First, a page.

Canadian private equity firm EdgeStone Capital Partners is restructuring two funds to give existing investors the option of cashing out or rolling their interests into a new vehicle, according to three people with knowledge of the situation.
The deal is valued at around US$300 million, one of the people said. UBS is running the process, according to two of the people, both of whom are secondary market professionals.
EdgeStone, which changed its name from NB Capital Partners in 2001, did not return a call for comment. The firm had been affiliated with National Bank Financial, a subsidiary of the National Bank of Canada, but went private in 2001. EdgeStone focuses on mid-market investments in light manufacturing, business and consumer services with a focus on Canada.
EdgeStone plans to create a new vehicle to house seven remaining portfolio companies in the two funds, EdgeStone Capital Equity Fund II and EdgeStone Capital Equity Fund III. LPs will have the option either to be bought out and exit the funds or to roll over their interests into the new vehicle, one of the people said. The GP will continue to manage the assets, the person said. The newly capitalized vehicle will make mostly follow-on investments, the person said. It is not clear if EdgeStone has plans to raise a new fund.
EdgeStone is led by partners Samuel Duboc, Gilbert Palter, Stephen Marshall and Sarah Goel, according to the website.
EdgeStone raised three private equity funds. Fund I, launched in 2000, raised $180 million; Fund II, launched in 2002, raised $360 million and Fund III, launched in 2006, raised $800 million, according to EdgeStone’s website.
EdgeStone Capital Equity Fund III was generating a 0.92x net multiple as of March 31, according to information from alternative assets data provider Bison. Fund II was generating a 1.15x net multiple as of March 31, according to Bison.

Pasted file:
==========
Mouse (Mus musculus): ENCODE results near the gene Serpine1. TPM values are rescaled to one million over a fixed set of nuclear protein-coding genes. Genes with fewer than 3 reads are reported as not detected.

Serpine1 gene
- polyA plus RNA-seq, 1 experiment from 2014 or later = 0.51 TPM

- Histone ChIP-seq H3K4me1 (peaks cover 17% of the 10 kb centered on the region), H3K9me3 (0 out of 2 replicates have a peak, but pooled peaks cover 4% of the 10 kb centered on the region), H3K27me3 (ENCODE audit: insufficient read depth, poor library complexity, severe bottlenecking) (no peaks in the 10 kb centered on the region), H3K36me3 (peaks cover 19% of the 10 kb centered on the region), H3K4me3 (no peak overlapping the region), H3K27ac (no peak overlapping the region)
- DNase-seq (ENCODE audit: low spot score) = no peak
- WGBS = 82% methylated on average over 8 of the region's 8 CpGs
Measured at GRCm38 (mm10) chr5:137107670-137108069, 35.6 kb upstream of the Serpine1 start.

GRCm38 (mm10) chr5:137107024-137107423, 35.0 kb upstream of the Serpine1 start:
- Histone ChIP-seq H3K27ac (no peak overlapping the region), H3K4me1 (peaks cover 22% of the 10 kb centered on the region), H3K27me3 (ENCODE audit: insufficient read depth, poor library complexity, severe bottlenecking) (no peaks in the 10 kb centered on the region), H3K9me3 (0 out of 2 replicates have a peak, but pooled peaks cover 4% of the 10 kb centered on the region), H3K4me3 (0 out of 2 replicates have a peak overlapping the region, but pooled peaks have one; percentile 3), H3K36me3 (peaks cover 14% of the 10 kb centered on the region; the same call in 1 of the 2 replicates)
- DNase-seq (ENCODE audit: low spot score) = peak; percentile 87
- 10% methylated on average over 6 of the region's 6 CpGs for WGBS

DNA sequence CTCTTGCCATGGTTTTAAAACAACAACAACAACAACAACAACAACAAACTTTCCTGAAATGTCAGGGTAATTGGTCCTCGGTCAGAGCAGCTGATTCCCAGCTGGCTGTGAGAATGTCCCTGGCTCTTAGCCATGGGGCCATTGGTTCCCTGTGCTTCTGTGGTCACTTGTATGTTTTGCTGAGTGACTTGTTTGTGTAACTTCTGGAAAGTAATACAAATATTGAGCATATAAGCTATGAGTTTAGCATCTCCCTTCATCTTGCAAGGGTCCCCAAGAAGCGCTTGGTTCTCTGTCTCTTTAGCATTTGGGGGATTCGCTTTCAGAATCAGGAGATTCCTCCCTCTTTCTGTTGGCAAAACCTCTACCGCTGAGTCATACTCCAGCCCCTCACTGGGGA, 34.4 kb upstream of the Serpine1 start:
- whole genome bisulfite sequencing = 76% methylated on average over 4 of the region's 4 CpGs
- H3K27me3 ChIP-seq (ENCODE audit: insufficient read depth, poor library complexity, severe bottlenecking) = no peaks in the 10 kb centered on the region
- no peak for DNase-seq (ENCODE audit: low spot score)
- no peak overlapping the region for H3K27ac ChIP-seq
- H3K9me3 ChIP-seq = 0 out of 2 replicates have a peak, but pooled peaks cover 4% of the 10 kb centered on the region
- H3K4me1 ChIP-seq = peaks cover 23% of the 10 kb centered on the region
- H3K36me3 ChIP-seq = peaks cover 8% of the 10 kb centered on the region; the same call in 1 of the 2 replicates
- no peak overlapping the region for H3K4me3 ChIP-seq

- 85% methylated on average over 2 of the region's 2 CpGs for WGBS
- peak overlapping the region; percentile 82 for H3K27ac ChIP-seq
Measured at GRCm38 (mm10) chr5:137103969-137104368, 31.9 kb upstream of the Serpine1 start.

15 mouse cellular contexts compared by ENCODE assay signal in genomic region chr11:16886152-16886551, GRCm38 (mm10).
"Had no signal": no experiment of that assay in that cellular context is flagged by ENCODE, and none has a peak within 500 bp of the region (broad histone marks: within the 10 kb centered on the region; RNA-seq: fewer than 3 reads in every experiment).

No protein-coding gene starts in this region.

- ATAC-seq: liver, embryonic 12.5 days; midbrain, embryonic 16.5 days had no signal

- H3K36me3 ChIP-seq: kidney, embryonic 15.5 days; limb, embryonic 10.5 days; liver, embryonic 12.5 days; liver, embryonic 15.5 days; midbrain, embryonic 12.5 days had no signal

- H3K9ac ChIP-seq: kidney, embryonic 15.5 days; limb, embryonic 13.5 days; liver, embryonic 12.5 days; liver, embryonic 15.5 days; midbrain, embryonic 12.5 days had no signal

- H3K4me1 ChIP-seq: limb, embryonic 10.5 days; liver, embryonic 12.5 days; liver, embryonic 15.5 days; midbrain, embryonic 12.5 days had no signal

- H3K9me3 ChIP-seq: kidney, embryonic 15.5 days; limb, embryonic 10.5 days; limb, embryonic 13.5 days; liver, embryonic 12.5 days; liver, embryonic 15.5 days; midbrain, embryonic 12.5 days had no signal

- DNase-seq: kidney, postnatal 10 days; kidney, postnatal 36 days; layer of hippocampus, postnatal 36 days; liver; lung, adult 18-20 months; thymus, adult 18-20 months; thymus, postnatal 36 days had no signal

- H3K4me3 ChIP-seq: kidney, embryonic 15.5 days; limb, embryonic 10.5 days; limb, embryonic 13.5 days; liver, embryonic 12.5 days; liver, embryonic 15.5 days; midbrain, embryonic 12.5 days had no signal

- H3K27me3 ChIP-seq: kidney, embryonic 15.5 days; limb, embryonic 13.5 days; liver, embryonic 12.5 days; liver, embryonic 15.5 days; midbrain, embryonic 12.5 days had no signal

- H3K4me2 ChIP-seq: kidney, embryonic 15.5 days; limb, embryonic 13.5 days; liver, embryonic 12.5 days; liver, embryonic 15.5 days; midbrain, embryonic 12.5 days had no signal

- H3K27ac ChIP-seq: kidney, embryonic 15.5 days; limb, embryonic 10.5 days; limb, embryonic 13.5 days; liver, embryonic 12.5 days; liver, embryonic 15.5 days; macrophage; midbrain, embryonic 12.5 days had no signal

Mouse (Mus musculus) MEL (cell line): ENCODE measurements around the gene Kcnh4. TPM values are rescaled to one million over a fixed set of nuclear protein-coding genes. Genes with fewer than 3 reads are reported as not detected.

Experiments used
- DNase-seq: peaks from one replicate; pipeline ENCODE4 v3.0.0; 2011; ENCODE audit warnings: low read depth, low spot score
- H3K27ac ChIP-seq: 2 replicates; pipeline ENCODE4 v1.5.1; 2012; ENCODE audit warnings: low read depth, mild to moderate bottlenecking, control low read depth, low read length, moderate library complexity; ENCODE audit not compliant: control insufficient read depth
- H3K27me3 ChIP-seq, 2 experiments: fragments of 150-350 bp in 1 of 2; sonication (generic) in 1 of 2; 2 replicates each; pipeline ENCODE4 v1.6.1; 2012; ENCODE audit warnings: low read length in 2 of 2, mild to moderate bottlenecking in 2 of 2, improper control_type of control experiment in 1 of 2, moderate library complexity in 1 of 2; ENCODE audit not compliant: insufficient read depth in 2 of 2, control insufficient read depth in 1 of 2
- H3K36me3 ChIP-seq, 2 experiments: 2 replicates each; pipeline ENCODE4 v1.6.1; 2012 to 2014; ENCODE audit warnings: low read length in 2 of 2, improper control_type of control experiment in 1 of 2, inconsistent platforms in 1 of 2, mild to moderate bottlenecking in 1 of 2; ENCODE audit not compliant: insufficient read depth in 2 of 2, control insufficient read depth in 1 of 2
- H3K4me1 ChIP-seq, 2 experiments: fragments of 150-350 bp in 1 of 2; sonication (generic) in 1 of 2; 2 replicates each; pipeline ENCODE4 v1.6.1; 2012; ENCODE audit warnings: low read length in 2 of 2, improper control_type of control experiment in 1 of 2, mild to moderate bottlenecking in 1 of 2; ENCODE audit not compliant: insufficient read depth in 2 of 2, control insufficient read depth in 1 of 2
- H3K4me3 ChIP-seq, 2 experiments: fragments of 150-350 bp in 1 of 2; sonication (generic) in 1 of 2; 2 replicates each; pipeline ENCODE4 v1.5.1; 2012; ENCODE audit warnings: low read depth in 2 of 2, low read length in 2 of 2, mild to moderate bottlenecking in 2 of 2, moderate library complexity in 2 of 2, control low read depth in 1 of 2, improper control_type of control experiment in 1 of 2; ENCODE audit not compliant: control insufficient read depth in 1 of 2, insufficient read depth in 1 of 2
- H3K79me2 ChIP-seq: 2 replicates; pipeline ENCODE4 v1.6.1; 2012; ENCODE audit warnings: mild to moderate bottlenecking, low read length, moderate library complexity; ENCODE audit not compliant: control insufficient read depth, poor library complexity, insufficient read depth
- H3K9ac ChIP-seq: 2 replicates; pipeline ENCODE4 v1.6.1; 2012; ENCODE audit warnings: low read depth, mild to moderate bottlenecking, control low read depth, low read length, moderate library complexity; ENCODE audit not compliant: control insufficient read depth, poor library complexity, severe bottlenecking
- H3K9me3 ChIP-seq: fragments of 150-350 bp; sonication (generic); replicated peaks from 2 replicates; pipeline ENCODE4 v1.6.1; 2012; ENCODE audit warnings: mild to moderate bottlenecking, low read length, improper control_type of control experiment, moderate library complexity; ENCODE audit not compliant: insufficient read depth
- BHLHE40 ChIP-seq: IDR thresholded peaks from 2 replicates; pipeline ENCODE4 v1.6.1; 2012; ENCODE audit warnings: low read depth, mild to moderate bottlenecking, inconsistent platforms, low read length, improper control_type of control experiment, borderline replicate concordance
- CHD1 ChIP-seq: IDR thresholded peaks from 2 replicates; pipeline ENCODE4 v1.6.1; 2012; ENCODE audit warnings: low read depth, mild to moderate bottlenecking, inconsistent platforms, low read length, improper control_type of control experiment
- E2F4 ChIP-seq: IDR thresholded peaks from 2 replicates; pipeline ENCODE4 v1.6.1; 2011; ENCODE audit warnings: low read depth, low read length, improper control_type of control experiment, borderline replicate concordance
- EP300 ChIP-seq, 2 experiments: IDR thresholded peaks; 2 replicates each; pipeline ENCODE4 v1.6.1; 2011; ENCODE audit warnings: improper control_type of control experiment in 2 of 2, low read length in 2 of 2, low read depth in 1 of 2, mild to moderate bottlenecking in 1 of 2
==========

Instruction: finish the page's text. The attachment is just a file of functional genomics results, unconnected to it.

The firm also raised two venture capital funds, collecting $104 million for Fund I, launched in 2000, and $108 million for Fund II, launched in 2004, the website said. EdgeStone also launched an energy fund in 2007, according to its website, though it is not clear how much that fund raised.
A few of the firm’s funds have gone through turmoil over the years. LPs approved early termination of the investment period on Fund III effective March 31, 2011, as well as reducing management fees and placing restrictions on new portfolio investments, according to a public report from Canadian financial services firm GMP Capital Trust, which acquired EdgeStone in 2006.
GMP reported in 2009 that limited partners in EdgeStone’s energy fund approved terminating the fund’s investment period. The firm planned to return all fees and expenses paid by LPs during fiscal 2009, according to the 2009 report.
GMP entered “arrangements” at the end of 2011 with EdgeStone’s former senior officers under which the EdgeStone executives re-assumed overall management of the private equity business after having stepped back into consulting roles. GMP retained LP stakes in Fund III and the energy fund, according to the GMP quarterly report.
It is not clear if GMP is still an owner of the business, but the company continues to hold LP stakes in Fund III and the energy fund, according to Rocco Colella, director, investor relations at GMP Capital.
GP restructurings have increasingly become a way for LPs stuck in aging funds to cash out their interests, and for GPs running those funds to find new life. Restructurings are part of the flood of deals in the PE secondary market that is driving what could be record levels of activity. Secondaries intermediary Cogent Partners said in its first half 2014 pricing report about US$16 billion of deal volume transacted on the market in the first half. Cogent forecast more than US$30 billion in deals this year.
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